It is 7:00 p.m. on a wintry December Wednesday in Ann Arbor. Customer foot traffic to and from the prescription counter at the back of Maple Village II is non-stop.

Behind the prescription counter, a white-haired pharmacist moves up and down the aisle — now filling prescriptions, now on the telephone, now at the computer, now talking to customers, now pausing to confer with a technician, a cashier, or one or another of the three pharmacists-in-training.

What’s most remarkable to the onlooker is how well the employees work together: weaving deftly around each other, stepping in to lend a hand without being asked, smiling and courteous despite the rush-hour frenzy.

Welcome to the real world teaching laboratory of community pharmacist Allan Knaak, BSPharm’73, the College’s 2002 Preceptor of the Year.

With fellow alumni Fred Schmid, BSPharm’68, and Stephen Stimac, BSPharm’82, Knaak is part-owner of four independent pharmacies in the greater Ann Arbor area. Although he periodically rotates to the other stores, the majority of his time is spent at Maple Village II in Ann Arbor where he has earned a reputation among his clientele as both a first-rate pharmacist and a caring human being.

“We are in the customer service business, which means we have to earn people’s respect every day,” notes Knaak. “Aside from the daily battles I have with managed care organizations and insurance companies over patients’ access to medications, I really love my job, and one of my favorite activities is working with students.”

That might explain why, in addition to being a preceptor, Knaak employs five U-M PharmD students at his Maple Village II store.

Knaak comments that he could just as easily have been a teacher as a pharmacist. In fact, when he applied for admission to pharmacy school as a high school senior, his back-up plan was to become a teacher, probably in science or math.

“There’s a fulfillment that defies words when you work with a young person who wants to learn what you have to teach,” Knaak says. “But the learning is mutual. Students come in with new things they’ve learned in school and want to talk about it or try to implement it. If you are willing to listen to students and are open to their suggestions, you can learn a lot.”

Knaak says he models his own teaching methods after those of Associate Professor of Pharmacy Dr. Eddie Boyd.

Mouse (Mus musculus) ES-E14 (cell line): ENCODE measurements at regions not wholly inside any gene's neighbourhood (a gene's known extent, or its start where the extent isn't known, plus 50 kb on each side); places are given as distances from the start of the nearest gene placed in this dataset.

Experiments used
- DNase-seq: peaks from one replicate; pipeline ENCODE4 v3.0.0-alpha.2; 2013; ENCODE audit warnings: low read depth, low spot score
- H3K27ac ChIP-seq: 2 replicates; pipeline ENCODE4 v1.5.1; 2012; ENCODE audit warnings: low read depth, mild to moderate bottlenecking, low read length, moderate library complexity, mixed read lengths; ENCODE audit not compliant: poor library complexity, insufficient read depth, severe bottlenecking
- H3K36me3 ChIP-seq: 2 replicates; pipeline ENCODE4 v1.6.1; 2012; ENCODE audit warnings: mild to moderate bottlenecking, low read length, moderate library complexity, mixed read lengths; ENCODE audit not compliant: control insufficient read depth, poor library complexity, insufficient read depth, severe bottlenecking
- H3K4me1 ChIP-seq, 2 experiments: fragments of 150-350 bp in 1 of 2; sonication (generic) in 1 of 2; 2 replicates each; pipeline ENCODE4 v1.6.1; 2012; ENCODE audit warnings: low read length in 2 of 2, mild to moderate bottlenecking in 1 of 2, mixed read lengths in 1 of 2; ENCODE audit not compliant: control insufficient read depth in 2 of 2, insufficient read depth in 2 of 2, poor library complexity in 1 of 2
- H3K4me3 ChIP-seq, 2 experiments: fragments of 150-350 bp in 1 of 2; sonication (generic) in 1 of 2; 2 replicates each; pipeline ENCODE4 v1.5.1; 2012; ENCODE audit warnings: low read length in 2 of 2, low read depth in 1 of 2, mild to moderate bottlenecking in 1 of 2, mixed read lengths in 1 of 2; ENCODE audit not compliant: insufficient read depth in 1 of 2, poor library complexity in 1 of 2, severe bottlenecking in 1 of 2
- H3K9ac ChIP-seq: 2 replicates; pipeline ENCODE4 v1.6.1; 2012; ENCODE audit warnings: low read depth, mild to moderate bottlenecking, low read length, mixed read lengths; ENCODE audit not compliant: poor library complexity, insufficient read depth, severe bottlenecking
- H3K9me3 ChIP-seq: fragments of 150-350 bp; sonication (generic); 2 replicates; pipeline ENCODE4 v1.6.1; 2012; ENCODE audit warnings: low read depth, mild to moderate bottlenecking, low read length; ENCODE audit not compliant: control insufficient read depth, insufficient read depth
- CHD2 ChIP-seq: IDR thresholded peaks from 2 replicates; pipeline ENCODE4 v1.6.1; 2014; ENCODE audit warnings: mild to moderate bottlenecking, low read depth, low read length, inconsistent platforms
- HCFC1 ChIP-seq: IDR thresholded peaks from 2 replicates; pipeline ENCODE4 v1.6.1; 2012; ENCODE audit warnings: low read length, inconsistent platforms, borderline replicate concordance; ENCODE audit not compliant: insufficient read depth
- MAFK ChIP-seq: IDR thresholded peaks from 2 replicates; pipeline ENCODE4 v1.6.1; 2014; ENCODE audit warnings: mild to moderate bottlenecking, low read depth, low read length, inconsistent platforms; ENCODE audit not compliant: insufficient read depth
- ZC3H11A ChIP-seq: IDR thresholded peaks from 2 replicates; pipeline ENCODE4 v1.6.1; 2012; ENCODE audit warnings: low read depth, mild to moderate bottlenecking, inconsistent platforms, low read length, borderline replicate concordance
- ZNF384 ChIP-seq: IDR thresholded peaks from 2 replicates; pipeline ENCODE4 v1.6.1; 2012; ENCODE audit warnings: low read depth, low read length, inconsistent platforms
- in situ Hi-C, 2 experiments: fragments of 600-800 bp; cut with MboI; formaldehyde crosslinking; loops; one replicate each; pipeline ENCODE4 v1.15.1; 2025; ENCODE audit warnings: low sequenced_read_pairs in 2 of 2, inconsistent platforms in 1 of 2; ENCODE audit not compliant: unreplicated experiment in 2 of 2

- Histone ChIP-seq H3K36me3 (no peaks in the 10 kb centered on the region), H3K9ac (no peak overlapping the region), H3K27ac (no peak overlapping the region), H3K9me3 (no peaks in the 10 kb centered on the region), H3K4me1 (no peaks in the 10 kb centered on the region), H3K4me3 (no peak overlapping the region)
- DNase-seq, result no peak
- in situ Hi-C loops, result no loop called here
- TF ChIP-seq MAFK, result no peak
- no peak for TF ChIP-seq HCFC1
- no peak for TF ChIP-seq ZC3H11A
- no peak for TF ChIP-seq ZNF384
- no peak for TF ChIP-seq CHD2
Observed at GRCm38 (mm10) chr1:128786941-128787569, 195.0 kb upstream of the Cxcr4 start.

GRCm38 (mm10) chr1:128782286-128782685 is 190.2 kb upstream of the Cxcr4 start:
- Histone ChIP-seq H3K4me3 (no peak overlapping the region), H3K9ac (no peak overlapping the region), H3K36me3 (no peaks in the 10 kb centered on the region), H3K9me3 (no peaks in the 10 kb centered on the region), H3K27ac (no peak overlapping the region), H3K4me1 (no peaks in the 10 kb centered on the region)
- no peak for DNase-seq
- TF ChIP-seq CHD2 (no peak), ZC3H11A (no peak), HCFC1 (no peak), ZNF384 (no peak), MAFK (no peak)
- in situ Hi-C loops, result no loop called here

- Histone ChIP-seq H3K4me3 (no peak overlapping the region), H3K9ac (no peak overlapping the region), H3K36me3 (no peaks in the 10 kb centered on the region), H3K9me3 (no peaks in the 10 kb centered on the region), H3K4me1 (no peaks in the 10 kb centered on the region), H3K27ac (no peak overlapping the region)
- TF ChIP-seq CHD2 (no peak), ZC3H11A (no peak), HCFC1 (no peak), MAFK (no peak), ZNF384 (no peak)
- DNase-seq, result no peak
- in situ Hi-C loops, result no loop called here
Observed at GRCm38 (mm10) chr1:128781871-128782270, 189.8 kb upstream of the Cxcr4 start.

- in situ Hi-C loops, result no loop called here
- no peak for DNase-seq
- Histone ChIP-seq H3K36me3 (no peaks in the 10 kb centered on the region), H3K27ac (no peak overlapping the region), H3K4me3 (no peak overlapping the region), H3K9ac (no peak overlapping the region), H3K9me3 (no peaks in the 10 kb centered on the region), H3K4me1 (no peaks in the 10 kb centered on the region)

“He was a big influence on my life,” Knaak observes. “He’d say, ’This is what we teach you and why, but this is what you’ll find in actual practice.’ He was usually right on the mark. He always pushed us to advocate for the patient, to make our profession better than how we found it.”

The first day the rotating P4 students arrive at his store, Knaak sits down with them to review expectations.

“Not just ours for them, but theirs for us,” he explains.

When rotating students wanted to know more about OTC medications, Knaak obliged by developing 12 different case studies covering a wide range of practice scenarios drawn from his own considerable practice experience.

Susan Palleschi, PharmD’02, glowingly recalls her rotation with Knack when she was a P4 student.

“In our first meeting, I was overwhelmed with his cheerfulness and openness,” she says. “You could see that Al was very interested in patient care and making sure that patients’ needs were first and foremost. Not only did he spend time on the floor with customers, he often sat with them in the waiting area to discuss medications or just catch up on their lives.

“He had us research over-the-counter products, including herbals and typical cough and cold preparations. We would then review our findings together and apply them. He taught me how to recognize a patient’s needs and where to find non-prescription medication palliatives.

“Al made me a better pharmacist by example as well as instruction. I cannot think of a teacher more deserving of Preceptor of the Year than Al Knaak.”

Palleschi’s observations are echoed by her class-mate, Kathryn Timberlake, PharmD’02, who also rotated with Knaak.

“Al embodied good service,” she recounts. “He was always willing to make special arrangements to ensure that medications got to the customer, even if he had to deliver them himself on his way home from work. In between filling prescriptions, he would patiently answer questions and be joking with the customers.

“Al refuses to let his pharmacy practice become a strict production operation. He’s always looking for new ways to enhance his services, whether it’s buying a bone density meter and offering free bone density screenings, or expanding some other in-depth counseling service. He believes in giving his all at work, but he also leads a full life away from the job. That was a great lesson for me.”

Listing Row

Monday, April 21, 2014
Monday, April 21, 2014